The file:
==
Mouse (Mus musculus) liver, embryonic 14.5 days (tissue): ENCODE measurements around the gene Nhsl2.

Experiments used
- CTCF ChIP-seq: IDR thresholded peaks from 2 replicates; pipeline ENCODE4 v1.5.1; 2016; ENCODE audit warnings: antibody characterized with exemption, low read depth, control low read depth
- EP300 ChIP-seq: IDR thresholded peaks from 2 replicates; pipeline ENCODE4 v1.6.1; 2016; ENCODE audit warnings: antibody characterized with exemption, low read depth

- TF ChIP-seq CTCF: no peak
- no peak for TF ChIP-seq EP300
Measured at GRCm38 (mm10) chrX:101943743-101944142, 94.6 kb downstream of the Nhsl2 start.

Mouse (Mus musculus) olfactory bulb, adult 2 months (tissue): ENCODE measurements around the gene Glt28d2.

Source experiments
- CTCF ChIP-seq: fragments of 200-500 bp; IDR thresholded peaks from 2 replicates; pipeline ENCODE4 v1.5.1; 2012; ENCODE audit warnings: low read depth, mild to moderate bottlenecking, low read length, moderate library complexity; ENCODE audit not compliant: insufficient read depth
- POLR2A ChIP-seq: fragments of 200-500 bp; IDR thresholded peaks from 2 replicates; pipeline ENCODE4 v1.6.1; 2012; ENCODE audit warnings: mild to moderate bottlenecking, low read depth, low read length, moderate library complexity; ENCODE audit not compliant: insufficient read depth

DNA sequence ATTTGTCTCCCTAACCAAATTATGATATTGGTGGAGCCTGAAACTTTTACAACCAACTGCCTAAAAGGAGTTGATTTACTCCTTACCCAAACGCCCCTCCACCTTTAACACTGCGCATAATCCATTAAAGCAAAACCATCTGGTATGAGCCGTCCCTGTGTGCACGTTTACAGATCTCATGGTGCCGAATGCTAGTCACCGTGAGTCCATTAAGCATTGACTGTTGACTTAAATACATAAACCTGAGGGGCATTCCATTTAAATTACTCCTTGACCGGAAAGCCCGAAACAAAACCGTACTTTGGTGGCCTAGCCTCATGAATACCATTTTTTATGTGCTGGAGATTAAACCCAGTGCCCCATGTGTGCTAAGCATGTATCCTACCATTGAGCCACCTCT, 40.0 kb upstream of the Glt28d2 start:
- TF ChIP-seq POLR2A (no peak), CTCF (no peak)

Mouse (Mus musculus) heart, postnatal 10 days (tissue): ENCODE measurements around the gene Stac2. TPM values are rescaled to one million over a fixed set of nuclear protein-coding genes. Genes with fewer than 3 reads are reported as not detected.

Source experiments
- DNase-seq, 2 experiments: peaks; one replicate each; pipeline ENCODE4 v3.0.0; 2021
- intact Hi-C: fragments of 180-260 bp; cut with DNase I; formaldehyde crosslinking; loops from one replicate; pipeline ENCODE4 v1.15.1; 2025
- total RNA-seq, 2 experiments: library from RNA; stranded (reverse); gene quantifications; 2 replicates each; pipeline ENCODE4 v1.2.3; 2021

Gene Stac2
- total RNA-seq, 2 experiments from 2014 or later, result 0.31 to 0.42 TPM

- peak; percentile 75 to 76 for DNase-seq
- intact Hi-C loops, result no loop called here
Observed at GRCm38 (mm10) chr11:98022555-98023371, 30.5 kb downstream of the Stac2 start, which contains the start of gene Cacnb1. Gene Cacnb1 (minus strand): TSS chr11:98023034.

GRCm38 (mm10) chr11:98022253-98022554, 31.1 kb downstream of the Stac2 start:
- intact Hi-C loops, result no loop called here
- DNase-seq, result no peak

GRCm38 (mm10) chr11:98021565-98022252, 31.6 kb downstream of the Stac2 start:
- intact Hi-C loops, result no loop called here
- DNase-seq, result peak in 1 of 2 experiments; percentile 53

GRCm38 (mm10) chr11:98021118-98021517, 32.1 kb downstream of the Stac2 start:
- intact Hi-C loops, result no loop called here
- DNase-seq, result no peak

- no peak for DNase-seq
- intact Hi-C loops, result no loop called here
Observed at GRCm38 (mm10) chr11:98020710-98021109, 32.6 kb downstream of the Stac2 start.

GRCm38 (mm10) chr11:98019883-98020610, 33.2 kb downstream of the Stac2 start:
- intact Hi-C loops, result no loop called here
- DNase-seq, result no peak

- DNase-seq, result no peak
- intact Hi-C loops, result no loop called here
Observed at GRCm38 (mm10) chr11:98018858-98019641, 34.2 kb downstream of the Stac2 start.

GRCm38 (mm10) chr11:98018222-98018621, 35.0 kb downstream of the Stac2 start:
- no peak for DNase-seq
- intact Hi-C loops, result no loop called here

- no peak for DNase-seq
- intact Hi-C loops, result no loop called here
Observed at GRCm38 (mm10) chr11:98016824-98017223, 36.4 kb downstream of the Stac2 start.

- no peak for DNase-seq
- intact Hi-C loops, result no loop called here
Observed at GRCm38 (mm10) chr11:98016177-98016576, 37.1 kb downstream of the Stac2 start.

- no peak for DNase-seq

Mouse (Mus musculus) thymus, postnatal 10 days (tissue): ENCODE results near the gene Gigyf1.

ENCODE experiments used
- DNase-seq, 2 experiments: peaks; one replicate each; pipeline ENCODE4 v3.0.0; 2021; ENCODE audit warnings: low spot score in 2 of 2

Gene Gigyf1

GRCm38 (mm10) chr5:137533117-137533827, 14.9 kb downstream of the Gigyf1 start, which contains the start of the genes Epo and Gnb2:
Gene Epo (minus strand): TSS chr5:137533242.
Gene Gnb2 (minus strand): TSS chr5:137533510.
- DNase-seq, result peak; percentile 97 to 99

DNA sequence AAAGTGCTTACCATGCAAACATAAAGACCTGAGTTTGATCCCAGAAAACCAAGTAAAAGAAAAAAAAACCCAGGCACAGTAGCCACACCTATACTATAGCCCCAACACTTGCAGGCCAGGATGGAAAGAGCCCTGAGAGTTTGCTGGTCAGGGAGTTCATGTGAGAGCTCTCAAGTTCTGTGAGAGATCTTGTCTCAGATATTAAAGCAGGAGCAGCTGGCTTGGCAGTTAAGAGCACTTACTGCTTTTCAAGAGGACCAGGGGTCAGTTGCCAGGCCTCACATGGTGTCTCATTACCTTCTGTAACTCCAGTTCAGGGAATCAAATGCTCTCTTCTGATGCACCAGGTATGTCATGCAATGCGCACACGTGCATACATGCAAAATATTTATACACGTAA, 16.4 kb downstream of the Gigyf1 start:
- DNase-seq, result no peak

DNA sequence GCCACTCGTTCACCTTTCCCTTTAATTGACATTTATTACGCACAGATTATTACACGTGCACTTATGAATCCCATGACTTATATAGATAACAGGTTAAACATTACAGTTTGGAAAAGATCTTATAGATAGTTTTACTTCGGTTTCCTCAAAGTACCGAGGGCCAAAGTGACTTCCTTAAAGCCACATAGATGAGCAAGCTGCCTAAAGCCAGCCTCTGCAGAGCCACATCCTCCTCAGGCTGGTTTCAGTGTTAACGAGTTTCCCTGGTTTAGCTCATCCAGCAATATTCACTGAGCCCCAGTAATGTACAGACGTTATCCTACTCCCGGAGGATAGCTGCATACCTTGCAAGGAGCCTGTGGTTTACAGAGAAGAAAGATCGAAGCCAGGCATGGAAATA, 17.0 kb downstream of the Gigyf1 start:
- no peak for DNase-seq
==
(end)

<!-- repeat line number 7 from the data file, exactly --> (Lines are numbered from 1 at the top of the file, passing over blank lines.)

Measured at GRCm38 (mm10) chrX:101943743-101944142, 94.6 kb downstream of the Nhsl2 start.